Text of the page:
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Tuesday, February 24, 2009

Practically Raw in Winter



Hey baby, it’s (still) cold outside! Here in Western Massachusetts, late February marks the beginning of the end of the iciest two months of the year. For me, by this point in time the cold has seeped so far down into my bones it’s hard to really, truly warm up. Often, the only way to dispel the deep chill is to submerge myself in a hot bath or hop on the mini-tramp for a vigorous rebounding session. These methods both work wonders, provided the timing is right. When it isn’t, there’s always soup.

Everybody knows a steaming bowl of hot, savory soup is quintessential warming winter fare…especially when garlic and onions are involved. In fact, the idea of going without basic warming foods like soup has dampened many an earnest health seeker’s desire to consider giving the raw food detox lifestyle a try.

This is why it’s so important to understand that “being raw” is not the goal of cleansing! The goal is to enjoy the highest states of physical health and alert, energized awareness. Such states can only be achieved when we cleanse and nourish the body with the highest quality, high vibration foods.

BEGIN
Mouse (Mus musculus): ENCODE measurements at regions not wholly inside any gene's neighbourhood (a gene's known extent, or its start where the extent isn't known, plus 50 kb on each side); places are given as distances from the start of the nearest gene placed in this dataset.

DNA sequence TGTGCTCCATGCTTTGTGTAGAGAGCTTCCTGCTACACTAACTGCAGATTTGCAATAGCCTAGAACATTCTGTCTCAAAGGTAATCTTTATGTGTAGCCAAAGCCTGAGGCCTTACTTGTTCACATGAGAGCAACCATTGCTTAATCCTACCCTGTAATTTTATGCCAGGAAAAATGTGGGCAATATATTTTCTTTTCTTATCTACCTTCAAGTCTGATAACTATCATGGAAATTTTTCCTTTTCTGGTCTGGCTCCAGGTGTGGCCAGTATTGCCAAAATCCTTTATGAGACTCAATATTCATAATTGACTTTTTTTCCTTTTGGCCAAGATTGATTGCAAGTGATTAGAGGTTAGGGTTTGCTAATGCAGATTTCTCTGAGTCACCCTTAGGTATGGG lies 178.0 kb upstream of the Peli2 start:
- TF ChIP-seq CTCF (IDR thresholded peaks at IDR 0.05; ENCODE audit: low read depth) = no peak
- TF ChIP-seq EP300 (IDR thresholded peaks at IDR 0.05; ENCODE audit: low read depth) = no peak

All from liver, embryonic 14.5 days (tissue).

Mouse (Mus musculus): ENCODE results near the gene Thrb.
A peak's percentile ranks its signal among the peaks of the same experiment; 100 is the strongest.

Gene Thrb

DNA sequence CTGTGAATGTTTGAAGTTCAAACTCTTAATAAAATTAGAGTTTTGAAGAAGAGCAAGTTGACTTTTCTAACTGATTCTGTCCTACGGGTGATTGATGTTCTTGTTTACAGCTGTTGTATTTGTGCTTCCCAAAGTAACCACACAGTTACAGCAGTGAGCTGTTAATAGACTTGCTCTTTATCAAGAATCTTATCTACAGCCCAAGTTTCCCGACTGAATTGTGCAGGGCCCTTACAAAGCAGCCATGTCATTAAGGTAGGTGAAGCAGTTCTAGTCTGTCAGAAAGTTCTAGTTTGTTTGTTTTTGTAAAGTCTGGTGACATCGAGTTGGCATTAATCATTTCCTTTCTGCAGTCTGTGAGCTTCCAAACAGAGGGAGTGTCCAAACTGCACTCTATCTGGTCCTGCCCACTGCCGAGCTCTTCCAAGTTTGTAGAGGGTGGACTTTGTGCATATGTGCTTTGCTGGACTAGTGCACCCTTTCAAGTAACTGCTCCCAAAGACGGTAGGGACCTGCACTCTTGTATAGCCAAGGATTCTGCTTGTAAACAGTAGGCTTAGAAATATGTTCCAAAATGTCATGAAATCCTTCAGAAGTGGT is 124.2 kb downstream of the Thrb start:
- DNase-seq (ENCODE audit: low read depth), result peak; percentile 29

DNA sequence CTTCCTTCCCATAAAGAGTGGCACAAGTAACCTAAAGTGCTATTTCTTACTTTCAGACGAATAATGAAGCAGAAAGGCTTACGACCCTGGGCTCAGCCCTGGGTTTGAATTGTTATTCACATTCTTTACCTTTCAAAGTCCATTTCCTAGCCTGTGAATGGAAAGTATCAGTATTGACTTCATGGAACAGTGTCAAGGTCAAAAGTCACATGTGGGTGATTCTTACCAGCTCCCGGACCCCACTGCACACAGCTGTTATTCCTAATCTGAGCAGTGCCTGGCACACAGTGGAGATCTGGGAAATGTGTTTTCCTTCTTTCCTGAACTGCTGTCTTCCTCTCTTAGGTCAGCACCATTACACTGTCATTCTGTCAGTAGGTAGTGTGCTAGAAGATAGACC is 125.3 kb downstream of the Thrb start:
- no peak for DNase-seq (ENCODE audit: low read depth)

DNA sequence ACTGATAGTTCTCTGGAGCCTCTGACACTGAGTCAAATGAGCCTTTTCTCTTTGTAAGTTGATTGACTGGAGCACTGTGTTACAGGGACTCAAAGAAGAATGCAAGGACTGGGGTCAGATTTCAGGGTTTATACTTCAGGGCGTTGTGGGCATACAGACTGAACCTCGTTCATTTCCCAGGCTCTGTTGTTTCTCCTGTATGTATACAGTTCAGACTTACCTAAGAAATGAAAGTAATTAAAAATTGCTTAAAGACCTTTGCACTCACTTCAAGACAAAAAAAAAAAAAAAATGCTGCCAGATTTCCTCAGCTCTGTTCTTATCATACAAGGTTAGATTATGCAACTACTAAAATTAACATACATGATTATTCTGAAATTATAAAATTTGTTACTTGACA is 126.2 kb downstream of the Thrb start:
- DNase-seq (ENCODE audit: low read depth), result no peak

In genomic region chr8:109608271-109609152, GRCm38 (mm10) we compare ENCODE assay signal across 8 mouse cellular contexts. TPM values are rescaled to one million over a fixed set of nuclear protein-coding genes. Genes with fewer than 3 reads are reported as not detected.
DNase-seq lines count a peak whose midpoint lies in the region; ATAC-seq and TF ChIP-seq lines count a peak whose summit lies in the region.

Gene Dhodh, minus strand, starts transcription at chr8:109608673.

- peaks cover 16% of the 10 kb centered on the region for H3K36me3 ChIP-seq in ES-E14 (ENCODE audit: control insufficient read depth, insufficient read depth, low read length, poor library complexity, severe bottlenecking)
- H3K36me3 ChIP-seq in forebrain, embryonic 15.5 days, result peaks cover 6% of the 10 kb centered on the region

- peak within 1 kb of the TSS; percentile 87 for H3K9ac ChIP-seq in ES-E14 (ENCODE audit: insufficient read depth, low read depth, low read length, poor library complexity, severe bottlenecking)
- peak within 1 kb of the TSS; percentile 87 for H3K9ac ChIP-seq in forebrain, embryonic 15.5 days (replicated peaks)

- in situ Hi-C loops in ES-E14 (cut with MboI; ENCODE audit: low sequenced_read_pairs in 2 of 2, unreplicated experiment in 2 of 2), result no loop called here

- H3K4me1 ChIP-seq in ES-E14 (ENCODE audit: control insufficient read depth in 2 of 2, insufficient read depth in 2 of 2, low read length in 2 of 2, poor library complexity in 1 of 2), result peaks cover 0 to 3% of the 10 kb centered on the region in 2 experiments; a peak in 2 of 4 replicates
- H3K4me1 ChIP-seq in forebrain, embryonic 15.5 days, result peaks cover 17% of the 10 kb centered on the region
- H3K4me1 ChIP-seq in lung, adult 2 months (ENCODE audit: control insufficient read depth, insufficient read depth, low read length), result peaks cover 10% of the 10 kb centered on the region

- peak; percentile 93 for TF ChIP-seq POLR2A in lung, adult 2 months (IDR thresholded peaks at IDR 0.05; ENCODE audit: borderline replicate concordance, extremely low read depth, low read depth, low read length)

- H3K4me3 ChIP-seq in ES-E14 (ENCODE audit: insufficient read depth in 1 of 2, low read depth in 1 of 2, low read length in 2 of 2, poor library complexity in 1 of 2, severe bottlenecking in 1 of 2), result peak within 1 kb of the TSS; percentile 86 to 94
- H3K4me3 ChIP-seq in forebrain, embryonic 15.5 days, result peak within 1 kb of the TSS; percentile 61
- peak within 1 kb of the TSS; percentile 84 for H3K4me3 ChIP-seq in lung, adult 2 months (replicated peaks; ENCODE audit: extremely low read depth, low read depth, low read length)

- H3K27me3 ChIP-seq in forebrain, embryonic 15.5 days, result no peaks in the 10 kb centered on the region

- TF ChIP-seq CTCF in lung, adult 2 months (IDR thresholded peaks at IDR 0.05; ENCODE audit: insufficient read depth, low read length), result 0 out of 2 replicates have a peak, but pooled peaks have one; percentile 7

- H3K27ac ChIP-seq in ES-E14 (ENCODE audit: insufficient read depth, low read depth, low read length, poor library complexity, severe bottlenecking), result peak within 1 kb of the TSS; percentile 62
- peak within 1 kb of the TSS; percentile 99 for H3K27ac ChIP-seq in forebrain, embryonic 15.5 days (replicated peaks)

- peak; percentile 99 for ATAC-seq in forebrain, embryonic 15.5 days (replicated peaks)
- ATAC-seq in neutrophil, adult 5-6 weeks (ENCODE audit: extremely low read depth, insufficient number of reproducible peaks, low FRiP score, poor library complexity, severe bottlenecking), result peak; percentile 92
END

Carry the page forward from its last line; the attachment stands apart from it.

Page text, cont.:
Eating heavy, dense foods (animal flesh, cooked beans, nuts, etc.) requires a lot of work, sometimes for several days, on the part of the entire digestive system – from gut to liver to colon. This work slows us down, interferes with the natural flow of energy in our bodies and creates waste that must be eliminated or stored. Conversely, eating light, water-rich plant foods cause no such interference, supports the release of old stored waste from body cells and tissues and enables us to vibrate at our naturally high energetic level.

In other words, a cleansing diet based on fresh, whole raw foods can help us to clear out the food waste and toxins stored in cells and tissues over a lifetime, opening up our bio-electric channels to the free flow of life force energy. Raw foods are critical in this pursuit, but for most of us, especially those new to cleansing, it is equally important to consume high quality cooked foods.

When too many toxins are released into the system due to the overzealous consumption of raw foods, the body can become overwhelmed with poisons. Without giving the body sufficient time and opportunity to eliminate these wastes from the organism, “cleansing” can turn into “autointoxication” and become counterproductive.

Eating cooked vegetables (and fruits) helps to slow down the cleansing stimulated by raw foods without adding to the overall body burden. This allows the eliminative pathways to remove the wastes that are released into the bloodstream as a result of dietary cleansing.

Remember, the cleanest and most detox-stimulating foods are raw fruits, raw veggies and their freshly pressed juices. The next cleanest foods are whole, simply cooked vegetables – prepared by steaming, braising or baking. Rather than a stimulating effect, simply cooked vegetables have a somewhat neutral effect on the body. They pass through the digestive tract quickly and leave no waste behind, providing comfort, satisfaction and nourishment while allowing the body to attend to other needs such as assimilation, repair and elimination of wastes.